Tuesday, October 2, 2012

The Only Presidential Debate Schott I Want to Hear

That Frank Bruni got the drop on me with a New York Times Sunday column outlining his Wish List for the presidential debate: President Barack Obama and former Governor Mitt Romney, the GOP nominee for the presidency, should emphasize during tonight's televised debate the idea that more Americans must be willing to sacrifice.

At The Nation and other partisan news outlets, similar requests/demands have since been posted, too.

Here is my fervent wish for what the incumbent Democratic candidate and Governor Mitt Romney spend time on in tonight's debate:

How about a robust back and forth over the achievement and graduation rate gap that exists between black and Latino boys in public schools and their white counterparts?

The Schott Foundation recently released a big report on black and Latino boys and graduation rates at public secondary schools in the United States.  Quite dramatically it is titled "The Urgency of Now," and it looks at graduation rates for these populations in all fifty states.  Its findings were reported by NPR and other major news outlets, which means that it should not have escaped the education policy folks in the Obama and Romney camps.

So will this topic emerge in tonight's debate?  Or will both candidates stick to spewing boilerplate language about student loan debts in higher education? About the need for our education systems to remain 'competitive' in the global landscape?

If the conversation excludes early child development, primary and secondary schools in America, it will be next to worthless.  On this I am nonpartisan.

Last week the American Federation of Children - a Michelle Rhee-friendly, charter school oriented advocacy group --  sent a note to debate organizers and to Jim Lehrer of PBS, who is scheduled to moderate.  It reads in part:

After the economy, education ranks as a top priority for voters, and in particular, Latino voters. As president, how would you ensure that all children – regardless of their parent’s income or ZIP code – are afforded the opportunity to attend a quality school?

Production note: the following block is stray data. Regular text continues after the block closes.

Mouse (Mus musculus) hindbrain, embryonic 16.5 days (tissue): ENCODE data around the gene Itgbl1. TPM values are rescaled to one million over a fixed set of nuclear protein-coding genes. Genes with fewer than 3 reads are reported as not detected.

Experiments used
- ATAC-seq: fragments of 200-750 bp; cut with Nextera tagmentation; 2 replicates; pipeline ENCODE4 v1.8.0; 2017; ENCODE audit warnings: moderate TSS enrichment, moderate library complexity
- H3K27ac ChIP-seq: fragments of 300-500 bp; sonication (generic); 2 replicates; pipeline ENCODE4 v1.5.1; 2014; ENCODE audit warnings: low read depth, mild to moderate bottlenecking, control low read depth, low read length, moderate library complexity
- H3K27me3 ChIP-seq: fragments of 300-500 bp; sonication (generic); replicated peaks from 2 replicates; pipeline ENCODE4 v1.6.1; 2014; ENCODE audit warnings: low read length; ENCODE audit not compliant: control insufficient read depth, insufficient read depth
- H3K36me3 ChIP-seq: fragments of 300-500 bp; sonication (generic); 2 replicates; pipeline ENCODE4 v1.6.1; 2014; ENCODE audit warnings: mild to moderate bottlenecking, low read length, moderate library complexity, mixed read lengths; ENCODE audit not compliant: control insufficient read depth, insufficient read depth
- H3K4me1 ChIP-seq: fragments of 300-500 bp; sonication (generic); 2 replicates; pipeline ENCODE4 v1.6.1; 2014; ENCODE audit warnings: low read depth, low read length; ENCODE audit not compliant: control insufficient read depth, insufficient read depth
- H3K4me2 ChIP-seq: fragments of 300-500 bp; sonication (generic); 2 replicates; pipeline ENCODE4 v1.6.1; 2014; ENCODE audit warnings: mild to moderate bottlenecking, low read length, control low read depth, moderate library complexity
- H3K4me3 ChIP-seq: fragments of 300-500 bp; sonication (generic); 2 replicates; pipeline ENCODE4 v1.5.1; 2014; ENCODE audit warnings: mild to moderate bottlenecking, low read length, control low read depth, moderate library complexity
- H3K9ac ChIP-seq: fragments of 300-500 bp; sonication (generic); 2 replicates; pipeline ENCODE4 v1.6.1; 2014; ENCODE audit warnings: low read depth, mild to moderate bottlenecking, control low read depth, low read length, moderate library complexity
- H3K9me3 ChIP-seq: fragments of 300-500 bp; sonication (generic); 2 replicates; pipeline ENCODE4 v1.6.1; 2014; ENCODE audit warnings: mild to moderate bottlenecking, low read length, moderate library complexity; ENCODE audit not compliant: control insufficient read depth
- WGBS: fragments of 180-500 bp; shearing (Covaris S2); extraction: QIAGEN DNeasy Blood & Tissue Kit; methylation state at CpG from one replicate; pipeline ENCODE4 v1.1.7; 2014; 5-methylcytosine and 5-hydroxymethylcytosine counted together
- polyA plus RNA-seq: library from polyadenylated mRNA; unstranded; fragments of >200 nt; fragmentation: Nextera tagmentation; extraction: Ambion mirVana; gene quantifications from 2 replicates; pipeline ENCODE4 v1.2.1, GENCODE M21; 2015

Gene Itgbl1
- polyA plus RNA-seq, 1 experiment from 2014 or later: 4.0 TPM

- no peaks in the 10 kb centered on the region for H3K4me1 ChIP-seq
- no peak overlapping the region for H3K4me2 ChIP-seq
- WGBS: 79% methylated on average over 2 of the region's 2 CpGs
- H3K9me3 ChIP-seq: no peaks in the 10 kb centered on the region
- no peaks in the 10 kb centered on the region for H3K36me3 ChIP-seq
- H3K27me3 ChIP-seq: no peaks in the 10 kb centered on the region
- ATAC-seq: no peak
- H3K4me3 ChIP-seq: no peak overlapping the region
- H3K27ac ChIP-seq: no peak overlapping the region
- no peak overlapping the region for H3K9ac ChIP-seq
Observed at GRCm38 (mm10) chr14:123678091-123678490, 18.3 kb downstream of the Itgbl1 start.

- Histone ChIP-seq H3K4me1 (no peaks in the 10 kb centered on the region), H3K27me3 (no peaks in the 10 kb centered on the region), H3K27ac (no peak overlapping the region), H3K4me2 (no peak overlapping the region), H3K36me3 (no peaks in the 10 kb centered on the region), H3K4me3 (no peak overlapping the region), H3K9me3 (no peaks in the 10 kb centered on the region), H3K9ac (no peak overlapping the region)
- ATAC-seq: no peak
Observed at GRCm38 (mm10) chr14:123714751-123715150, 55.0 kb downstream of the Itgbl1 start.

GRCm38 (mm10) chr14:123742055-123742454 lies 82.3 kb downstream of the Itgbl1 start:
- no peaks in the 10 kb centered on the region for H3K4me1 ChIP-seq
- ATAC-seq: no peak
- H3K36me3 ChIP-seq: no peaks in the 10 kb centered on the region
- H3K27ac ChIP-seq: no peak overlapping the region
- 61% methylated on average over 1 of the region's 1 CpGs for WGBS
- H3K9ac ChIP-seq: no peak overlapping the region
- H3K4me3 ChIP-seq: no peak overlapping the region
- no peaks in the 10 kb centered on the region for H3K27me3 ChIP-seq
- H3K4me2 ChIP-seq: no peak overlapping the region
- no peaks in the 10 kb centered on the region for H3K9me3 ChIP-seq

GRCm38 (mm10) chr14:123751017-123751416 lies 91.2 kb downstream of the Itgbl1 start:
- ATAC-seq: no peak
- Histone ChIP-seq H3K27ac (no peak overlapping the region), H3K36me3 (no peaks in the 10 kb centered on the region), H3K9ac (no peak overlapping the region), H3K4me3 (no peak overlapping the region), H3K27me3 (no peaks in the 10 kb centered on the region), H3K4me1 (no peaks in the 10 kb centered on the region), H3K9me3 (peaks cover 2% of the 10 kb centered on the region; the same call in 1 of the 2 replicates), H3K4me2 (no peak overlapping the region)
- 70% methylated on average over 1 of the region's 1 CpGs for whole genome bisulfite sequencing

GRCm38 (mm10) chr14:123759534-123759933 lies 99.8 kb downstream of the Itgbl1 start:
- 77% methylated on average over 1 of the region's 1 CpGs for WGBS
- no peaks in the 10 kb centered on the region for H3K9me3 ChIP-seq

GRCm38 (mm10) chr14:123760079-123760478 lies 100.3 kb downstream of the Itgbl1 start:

The jacked up status of America's public primary and secondary educational system is the one area where I can usually find common ground with conservatives. More honesty?  I am exhausted on too many levels by the Administration's stasis on this topic.  I was touched when President Obama said he felt as if Trayvon Martin could have been his own son.  But what if anything does he feel about the millions of young black men -- POTUS lookalikes or no -- who are being consigned to the prison-pipeline thanks to failing public schools in America?

I live in the real world. It is a place where my son (born of college-educated, middle-class African-American parents) struggles daily, even within a public school system that is one of the best in the nation.  For a few reasons, I can't at this time outline the many contradictions, nuances, benefits and drawbacks of this. But even with my resources and know-how, the challenges are many; these challenges also are rooted in systems, values and economic realities that often prove to be beyond my capacity to ameliorate.

 Until our political 'leaders' make a sincere effort to find solutions to long-standing economic, cultural and political factors that enable this growing graduation rate disparity, it won't change.  A good way to start, at least, would be to acknowledge during these debates that we have a problem, and that the future of our republic is tied inextricably to resolving them -- or not.